Personal commentary from Richard Smith, chair of Open Pharma
A good study has both internal validity (the conclusions reached are justified) and external validity (it tells you something useful in the real world), but unfortunately a recent study http://journals.plos.org/plosone/article?id=10.1371/journal.pone.0179031, that concludes that open peer reviews are of poorer quality than conventional closed peer reviews, has neither.
I’m in some ways reluctant to be so critical of the study because I welcome studies of peer review. I’ve long argued that peer review, which is central to all science, is paradoxically faith not evidence based. We have many studies showing the downside of peer review (slow, expensive, inefficient, largely a lottery, doesn’t detect errors or fraud, biased, and anti-innovatory) but few showing benefit. It may, however, be an absence of evidence rather than evidence of absence of effect, which is why I welcome more studies.
The authors from the British Journal of Surgery set out to see whether “an innovative online peer review process” would bring benefit to the journal. Unfortunately they adopted a system that nobody has advocated and was bound to fail. They put the papers online (although accessible only to potential reviewers) and emailed 7000 reviewers asking if they might post reviews of the papers online. Everybody knows that if you email 7000 people asking them to do something you are going to get few responses–and the responses you do get are likely to be strange. In contrast, if you email one person asking them to do something he or she usually will. Journals or platforms that use open online peer review do not issue a general invitation but invite specific reviewers–like conventional journals.
In the non-randomised comparison between open and conventional review, the authors asked the authors of 265 papers if they were willing to have their papers reviewed online as well as in the usual way. A total of 112 (42%) declined, showing right away that the system would not be viable assuming you want to put papers through the same peer review process. Forty-three of the remaining papers were rejected by editors in the usual way, leaving 110 to be reviewed both openly and conventionally. As I would expect, only 44 of the 110 papers (40%) received online reviews. The total number of online reviews was 100, but, again as you would expect, one reviewer produced 15 reviews and one paper received 10 reviews while another received eight. Furthermore, the whole system fizzled out over time–with 11 of the final papers to be reviewed receiving only one review and the remaining two receiving two each.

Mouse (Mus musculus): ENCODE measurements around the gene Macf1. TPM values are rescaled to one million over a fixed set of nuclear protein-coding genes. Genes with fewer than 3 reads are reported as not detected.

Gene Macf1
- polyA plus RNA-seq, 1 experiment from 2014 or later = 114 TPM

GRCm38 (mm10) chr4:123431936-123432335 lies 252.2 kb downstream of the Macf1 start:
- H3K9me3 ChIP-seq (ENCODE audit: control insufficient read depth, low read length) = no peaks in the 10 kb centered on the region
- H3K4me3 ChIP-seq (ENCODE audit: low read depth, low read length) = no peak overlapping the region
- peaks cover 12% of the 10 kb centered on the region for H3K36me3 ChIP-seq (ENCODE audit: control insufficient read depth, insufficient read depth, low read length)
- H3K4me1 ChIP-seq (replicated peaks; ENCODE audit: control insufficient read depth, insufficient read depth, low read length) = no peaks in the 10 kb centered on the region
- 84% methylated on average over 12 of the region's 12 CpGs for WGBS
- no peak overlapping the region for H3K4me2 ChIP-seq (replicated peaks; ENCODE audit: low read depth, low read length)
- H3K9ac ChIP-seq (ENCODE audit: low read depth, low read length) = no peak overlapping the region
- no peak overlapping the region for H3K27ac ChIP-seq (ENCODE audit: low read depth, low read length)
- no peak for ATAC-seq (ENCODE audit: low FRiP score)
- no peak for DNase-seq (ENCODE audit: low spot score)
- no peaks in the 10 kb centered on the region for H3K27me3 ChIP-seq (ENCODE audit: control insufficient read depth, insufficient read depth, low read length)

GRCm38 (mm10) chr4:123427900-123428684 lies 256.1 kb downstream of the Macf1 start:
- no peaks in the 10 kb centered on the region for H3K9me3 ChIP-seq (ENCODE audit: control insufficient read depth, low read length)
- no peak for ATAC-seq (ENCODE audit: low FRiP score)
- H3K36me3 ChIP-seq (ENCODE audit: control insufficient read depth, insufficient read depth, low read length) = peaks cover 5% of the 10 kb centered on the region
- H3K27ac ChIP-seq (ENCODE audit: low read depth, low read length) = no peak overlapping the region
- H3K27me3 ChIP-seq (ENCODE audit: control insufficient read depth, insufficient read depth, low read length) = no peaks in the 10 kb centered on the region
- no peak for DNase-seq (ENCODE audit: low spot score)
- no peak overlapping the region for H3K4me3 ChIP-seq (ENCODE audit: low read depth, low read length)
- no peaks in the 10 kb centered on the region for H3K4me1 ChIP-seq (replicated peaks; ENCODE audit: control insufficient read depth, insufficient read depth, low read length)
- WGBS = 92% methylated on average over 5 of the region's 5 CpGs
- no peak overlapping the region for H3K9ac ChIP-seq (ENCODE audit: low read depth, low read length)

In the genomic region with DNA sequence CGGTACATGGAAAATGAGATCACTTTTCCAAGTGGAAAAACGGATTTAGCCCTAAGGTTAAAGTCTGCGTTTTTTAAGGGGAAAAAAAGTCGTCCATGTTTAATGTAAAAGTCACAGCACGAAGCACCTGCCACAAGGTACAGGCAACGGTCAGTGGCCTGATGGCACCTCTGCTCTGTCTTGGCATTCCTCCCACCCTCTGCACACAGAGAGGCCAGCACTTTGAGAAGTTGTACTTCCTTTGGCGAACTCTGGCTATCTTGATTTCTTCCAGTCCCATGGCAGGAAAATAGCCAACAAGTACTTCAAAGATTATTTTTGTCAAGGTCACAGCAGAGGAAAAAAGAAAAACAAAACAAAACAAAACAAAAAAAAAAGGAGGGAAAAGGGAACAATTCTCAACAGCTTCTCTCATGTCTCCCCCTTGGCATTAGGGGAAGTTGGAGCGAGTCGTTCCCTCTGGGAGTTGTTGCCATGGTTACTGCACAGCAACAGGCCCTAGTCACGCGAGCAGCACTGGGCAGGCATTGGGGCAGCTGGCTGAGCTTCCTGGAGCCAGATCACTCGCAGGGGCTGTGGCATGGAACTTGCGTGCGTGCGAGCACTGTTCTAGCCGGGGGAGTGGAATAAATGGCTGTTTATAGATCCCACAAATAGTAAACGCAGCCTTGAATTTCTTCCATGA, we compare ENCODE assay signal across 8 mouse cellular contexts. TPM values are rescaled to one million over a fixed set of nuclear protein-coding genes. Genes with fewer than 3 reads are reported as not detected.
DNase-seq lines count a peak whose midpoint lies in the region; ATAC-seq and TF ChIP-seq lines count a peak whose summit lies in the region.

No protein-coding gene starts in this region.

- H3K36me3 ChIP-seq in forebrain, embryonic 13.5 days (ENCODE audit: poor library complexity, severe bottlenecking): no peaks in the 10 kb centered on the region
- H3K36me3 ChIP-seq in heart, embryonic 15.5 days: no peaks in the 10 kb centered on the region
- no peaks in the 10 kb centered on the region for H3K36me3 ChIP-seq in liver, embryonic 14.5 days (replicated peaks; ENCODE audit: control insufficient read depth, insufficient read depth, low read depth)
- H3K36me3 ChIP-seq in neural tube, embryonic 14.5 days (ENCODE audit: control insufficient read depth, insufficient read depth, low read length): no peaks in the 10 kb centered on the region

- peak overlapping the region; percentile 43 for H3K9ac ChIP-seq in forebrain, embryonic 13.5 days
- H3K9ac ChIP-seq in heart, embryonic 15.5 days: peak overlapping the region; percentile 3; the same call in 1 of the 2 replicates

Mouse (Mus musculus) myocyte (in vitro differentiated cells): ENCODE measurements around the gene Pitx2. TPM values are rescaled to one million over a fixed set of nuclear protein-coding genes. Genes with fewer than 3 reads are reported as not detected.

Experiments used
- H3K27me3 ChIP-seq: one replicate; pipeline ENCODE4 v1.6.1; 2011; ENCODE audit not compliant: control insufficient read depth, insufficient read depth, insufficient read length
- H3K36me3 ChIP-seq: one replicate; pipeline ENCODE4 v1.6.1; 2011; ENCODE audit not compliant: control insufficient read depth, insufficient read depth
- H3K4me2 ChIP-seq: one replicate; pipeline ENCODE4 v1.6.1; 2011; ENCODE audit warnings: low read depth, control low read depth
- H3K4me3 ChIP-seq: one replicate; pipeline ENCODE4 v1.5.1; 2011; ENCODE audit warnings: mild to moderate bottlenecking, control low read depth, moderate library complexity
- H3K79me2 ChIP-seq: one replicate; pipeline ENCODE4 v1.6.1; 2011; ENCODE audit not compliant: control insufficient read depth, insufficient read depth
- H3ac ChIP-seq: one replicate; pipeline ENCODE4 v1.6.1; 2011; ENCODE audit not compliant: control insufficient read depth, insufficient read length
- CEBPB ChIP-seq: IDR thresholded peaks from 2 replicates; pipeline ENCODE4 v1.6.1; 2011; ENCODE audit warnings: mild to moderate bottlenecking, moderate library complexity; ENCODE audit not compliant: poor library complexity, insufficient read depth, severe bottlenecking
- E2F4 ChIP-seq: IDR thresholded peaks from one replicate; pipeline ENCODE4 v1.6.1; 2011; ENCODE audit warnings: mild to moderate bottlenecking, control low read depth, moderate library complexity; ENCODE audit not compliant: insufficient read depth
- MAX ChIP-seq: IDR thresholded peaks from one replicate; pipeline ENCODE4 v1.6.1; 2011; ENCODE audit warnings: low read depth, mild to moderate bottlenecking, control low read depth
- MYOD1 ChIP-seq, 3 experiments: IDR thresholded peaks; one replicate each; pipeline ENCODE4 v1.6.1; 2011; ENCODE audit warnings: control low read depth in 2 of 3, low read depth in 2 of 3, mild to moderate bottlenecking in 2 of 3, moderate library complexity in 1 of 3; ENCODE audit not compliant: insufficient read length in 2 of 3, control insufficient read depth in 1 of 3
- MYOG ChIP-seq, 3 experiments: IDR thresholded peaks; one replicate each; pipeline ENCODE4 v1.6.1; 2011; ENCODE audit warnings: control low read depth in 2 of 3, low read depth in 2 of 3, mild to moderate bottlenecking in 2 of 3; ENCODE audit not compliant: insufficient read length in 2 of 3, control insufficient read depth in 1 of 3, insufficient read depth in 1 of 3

It’s reasonable to conclude that the online open system was a failure, but I doubt that anybody would have expected it to succeed.
Then the comparison between the open and conventional reviews is clearly meaningless.
Randomised studies of open versus closed review, some of which I’ve been part of, compare reviews gathered in the same way except for the openness and usually conclude that there’s little difference between the quality of the reviews with a small tendency for open reviews to be better.
So for Scholarly Kitchen to report the study from the British Journal of Surgery with the headline “Study Reports Open Peer Review Attracts Fewer Reviews, Quality Suffers” is less than scholarly. https://scholarlykitchen.sspnet.org/2017/07/11/open-peer-review-attracts-fewer-lower-quality-reviews-study/
Competing interest: Richard Smith is a longstanding critic peer review and has received consultancy payments from F1000Research, which uses an open online peer review system (but not one anything like the one described in the study).
Disclaimer: This post is Richard Smith’s personal opinion, not necessarily that of the Open Pharma group or its participants. This post, our website and the project is for scientific exchange not commercial gain.